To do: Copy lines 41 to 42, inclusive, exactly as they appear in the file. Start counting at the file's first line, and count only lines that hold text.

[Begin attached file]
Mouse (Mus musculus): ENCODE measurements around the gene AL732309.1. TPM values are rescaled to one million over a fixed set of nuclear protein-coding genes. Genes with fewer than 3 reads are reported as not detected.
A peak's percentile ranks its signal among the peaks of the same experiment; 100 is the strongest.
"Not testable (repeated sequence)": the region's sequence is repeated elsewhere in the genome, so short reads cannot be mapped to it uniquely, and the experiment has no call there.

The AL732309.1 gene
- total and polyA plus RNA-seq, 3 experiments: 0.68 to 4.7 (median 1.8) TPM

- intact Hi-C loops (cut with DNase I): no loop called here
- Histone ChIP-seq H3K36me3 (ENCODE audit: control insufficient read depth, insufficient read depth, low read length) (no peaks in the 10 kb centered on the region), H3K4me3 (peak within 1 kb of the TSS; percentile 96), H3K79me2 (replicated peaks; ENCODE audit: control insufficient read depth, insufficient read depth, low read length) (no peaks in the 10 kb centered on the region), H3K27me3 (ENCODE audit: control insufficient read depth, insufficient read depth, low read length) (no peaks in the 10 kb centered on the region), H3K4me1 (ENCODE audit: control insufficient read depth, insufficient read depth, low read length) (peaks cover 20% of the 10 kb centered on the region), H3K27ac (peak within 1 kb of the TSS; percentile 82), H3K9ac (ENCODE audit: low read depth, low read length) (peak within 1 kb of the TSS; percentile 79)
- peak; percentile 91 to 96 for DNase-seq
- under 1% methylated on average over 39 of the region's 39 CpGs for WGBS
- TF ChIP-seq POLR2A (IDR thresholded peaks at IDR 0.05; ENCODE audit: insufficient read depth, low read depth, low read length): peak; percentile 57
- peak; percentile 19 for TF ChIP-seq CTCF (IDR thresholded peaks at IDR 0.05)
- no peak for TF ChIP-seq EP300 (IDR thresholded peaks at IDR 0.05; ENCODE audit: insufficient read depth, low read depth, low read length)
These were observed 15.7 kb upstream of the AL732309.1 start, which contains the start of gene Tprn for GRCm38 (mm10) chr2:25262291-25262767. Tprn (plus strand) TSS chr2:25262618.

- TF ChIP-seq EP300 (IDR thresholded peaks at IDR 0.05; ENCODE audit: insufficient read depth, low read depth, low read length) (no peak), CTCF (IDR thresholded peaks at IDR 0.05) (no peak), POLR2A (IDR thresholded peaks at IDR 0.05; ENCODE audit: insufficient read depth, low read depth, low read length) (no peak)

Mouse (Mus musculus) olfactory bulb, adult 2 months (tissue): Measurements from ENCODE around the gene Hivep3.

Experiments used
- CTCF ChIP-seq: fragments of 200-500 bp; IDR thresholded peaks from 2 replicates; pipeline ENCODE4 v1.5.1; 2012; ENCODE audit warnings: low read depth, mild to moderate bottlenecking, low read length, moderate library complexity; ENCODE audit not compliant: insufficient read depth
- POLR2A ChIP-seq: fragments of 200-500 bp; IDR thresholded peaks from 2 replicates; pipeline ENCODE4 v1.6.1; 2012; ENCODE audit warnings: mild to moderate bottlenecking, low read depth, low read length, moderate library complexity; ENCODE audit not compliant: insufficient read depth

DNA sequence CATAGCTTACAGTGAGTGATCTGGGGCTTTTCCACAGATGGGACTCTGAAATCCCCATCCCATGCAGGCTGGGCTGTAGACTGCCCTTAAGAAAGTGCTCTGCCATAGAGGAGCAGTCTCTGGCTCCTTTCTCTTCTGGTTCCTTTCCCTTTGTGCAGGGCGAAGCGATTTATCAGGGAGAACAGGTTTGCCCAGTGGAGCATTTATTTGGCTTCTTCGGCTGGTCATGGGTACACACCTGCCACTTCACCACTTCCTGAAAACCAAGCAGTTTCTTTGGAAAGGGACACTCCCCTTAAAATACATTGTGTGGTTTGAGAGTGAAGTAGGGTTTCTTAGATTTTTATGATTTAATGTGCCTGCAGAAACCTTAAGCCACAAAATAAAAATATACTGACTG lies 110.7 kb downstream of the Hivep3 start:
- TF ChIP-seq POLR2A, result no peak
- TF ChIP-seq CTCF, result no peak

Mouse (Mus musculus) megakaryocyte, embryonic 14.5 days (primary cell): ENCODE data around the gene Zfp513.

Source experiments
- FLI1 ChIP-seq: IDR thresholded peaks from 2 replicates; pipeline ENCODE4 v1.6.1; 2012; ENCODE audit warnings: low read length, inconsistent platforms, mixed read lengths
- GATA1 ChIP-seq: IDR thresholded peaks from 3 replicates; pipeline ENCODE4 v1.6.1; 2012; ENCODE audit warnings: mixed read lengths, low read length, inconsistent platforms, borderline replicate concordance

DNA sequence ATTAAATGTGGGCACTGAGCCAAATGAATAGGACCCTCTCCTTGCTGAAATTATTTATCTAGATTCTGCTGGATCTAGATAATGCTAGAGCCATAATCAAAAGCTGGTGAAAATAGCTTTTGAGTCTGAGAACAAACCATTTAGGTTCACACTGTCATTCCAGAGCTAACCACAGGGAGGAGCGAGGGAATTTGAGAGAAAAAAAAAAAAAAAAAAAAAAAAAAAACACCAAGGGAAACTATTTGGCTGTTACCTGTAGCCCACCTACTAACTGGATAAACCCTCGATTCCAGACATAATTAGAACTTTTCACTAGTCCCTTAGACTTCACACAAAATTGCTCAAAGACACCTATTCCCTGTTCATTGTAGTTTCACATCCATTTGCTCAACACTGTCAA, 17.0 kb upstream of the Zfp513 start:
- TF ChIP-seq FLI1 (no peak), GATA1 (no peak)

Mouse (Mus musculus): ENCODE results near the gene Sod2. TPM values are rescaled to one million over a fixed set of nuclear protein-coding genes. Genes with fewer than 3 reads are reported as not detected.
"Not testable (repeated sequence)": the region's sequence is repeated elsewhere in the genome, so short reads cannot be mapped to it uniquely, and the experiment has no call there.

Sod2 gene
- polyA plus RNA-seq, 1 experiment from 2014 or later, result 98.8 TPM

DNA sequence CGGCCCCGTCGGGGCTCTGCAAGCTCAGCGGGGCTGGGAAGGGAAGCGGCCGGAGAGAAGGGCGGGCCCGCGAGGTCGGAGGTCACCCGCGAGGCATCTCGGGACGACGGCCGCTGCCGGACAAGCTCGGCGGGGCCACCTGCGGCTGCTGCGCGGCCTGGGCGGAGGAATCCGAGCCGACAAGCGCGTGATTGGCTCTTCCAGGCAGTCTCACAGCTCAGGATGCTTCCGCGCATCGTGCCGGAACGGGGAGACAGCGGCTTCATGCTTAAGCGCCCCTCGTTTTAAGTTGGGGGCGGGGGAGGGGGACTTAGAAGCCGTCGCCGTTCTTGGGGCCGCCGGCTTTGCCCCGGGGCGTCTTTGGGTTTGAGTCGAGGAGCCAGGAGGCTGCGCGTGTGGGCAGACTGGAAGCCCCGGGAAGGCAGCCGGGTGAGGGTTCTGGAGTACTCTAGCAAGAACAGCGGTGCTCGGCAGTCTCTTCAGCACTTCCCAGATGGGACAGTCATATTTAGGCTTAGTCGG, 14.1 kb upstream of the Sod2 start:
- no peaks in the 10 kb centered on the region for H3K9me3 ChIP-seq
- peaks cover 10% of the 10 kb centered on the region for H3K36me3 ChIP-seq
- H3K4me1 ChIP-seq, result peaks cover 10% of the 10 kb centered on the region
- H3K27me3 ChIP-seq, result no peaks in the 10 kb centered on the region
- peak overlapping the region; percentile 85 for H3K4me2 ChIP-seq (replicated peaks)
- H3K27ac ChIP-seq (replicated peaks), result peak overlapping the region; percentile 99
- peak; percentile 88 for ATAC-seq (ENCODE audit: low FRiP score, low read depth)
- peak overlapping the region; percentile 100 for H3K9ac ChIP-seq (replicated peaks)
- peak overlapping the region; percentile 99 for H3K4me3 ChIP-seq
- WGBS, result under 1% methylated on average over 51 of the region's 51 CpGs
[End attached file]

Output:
- peak overlapping the region; percentile 99 for H3K4me3 ChIP-seq
- WGBS, result under 1% methylated on average over 51 of the region's 51 CpGs